these shed on the early years of the 


poet was alike fascinating and instruc- 
tive. From this reliable source is de- 
rived the deeply interesting informa- 
tion that her father had from a very 
early period of the poet's childhood 
discerned the exceptional talents of his 
eldest son, and had solemnly predicted 
to his wife that, "whoever may live 
to see it, something extraordinary will 
come from that boy." From her, too, 
comes the information that the aged 
father actually lived to realise in some 
measure, and probably not without a 
mysterious blending of parental pride 
with parental anxiety, the truth of his 
own prediction. Some of the early 
effusions of his son's genius he lived to 
read and to appreciate very highly, and 


among these he especially admired the 
exquisite tenderness of sentiment in 
the matchless song, " My Nanny, O ! " 
Mrs. Begg, too, used to relate with 
much enjoyment a domestic incident at 
Lochlea which revealed her father and 
his gifted son in a very real and char- 
acteristic light. In the winter of 1781 - 
82, while Burns was paying court to 
the earliest of his many successive 
divinities, Ellison Begbie, who lived on 
the banks of the Cessnock, about two 
miles from Lochlea, his father became 
naturally alarmed at the lateness of the 
hour at which his son occasionally re- 
turned home. In order to administer 
a fitting rebuke to his son, the father 
one night insisted on sitting up for 


him. When, therefore, the youthful 
bard at length appeared, he found his 
father in waiting for him in his severest 
admonitory mood. On being asked the 
reason for his detention to such a late 
hour, the son began at once to give to 
his father so humorous and fanciful a 
description of his experiences and diffi- 
culties in his journey homewards, that 
the old man became interested and 
amused by the recital, and not only 
forgot entirely the intended rebuke, 
but actually continued sitting at the 
side of the kitchen fire for two hours 
longer enjoying his son's fascinating 

It need scarcely be said that the 
seven years which Mrs Begg spent at 


Lochlea always formed a pleasing and 
happy memory to her, for they were 
hallowed by a father's love and foster- 
ing care. In her own words, as re- 
corded by Dr. Robert Chambers — 

" Her main occupation was one suited to her 
tender years — that of tending the cattle in the 
field. Her father would often visit her, sit down 
by her side, and tell her the names of the 
various grasses and wild flowers, as if to lose no 
opportunity of imparting instruction. When it 
thundered she was sure he would come to her, 
because he knew that on such occasions she was 
apt to suffer much from terror.'* 

These simple and homely remini- 
sconces present to us a touching picture 
of paternal love and protection on the 
one hand, and of childlike confidence 
and trust on the other; and the picture 


becomes still more touching when we 
read her pathetic description of the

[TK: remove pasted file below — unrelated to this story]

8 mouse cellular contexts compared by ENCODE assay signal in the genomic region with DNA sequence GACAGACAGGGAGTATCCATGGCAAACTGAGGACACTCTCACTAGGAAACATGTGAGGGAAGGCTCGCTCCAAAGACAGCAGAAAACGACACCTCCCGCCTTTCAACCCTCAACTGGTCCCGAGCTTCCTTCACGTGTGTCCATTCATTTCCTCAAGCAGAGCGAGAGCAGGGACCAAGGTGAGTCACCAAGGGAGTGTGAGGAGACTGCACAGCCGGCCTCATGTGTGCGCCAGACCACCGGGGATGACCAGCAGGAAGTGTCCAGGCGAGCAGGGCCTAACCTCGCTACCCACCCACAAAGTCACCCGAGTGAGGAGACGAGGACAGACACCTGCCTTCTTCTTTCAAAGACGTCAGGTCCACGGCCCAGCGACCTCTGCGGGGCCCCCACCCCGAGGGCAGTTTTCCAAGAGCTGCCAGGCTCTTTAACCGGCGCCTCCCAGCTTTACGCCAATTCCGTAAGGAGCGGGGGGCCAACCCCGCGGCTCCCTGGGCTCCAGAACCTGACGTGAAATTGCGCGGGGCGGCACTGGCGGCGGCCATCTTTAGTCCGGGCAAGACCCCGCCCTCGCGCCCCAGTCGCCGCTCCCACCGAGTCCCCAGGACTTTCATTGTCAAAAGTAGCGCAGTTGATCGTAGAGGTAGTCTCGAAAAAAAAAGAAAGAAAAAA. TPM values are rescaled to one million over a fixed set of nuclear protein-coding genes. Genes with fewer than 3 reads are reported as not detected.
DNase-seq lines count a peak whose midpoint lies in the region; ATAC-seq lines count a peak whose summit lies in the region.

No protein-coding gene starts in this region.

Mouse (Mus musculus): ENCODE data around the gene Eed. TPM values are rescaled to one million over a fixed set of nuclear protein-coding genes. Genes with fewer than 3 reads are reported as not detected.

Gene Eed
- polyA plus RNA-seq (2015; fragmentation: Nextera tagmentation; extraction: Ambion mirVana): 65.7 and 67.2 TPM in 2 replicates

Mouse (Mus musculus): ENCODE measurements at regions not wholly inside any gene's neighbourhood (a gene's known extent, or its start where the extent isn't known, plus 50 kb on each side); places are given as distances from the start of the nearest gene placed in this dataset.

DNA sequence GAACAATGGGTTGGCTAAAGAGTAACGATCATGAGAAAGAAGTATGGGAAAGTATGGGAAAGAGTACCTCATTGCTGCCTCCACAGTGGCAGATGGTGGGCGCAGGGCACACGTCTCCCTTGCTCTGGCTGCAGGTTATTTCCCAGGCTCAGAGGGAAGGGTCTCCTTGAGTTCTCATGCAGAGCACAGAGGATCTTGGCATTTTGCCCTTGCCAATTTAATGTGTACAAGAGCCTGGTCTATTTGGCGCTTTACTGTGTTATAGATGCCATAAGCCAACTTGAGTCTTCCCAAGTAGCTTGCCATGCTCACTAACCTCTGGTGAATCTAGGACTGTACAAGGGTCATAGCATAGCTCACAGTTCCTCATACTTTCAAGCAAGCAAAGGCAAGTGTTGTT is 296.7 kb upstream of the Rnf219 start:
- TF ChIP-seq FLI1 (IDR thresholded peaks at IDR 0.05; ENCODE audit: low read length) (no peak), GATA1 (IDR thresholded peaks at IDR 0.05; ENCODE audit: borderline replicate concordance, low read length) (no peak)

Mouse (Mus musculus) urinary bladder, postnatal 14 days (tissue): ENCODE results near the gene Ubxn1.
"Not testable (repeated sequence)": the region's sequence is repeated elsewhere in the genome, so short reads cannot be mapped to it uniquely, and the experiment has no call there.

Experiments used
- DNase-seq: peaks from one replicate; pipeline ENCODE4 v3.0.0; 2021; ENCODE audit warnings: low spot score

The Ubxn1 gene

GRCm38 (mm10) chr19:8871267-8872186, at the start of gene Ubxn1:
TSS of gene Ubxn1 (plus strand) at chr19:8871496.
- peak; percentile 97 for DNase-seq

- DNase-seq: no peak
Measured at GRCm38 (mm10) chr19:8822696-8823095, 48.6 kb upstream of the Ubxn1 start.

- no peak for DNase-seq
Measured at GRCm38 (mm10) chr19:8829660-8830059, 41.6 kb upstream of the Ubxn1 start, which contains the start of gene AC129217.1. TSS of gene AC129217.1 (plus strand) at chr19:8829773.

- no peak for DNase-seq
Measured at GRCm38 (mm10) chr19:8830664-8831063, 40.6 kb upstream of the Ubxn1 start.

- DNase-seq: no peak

scene around her father's deathbed, on 
13th February 1784. 

" She remembered being at her father's bed- 
side on that morning, with no other company 
besides her brother Kobert. Seeing her cry 
bitterly at the thought of the impending parting, 
her father endeavoured to speak, but could only 
murmur a few words of comfort such as might 
be suitable to a child (she was then only twelve 
years of age) concluding with an injunction * to 
walk in Virtue's paths and to shun every vice.' 
After a pause he said there was one of his family 
for whose future conduct he feared. He re- 
peated the same expression, when the young 
poet came up and said, ' Oh, father, is it me that 
you mean ? ' The old man said it was. Kobert 
turned to the window with the tears streaming 
down his manly cheeks and his bosom heaving 
as if it would burst, from the very restraint he 
put upon himself." 


The saying that the future is merci- 
fully hid from our scrutiny may be 
trite and commonplace, but it is a 
truism of which every succeeding year's 
experience only tends to make the 
triteness more impressive and solemn- 
ising. How merciful it was that, amid 
the fears and anxieties as to the future 
of his illustrious first-born which de- 
pressed the dying father, there was 
mingled no anticipation of the life of 
trial and privation and suffering which, 
by the mysterious decrees of Divine 
Providence, awaited the child of his old 
age as well ! What a pang of anguish 
it would have cost him had he foreseen 
the life of early widowhood, poverty, 

and care which lay before the little 


black-eyed girl who sobbed at his bed- 
side in all the bitterness of a child's 
first real sorrow ! And yet had there 
been vouchsafed to him a glimpse of 
the future life of his youngest and 
favourite child, it would only have re- 
vealed to him a noble instance of trials 
calmly met, of privations bravely en- 
dured, and of difficulties determinedly 
and honourably surmounted. 

Mrs. Begg's recollections of her 
mother were, like those which she 
fondly treasured of her father, fraught 
with the deepest filial reverence and 
affection, although they were of a some- 
what less idealistic character, rlt was 
only natural that they should be so, for 
she was bereft of her father at the very 


stage in her life when her feelings were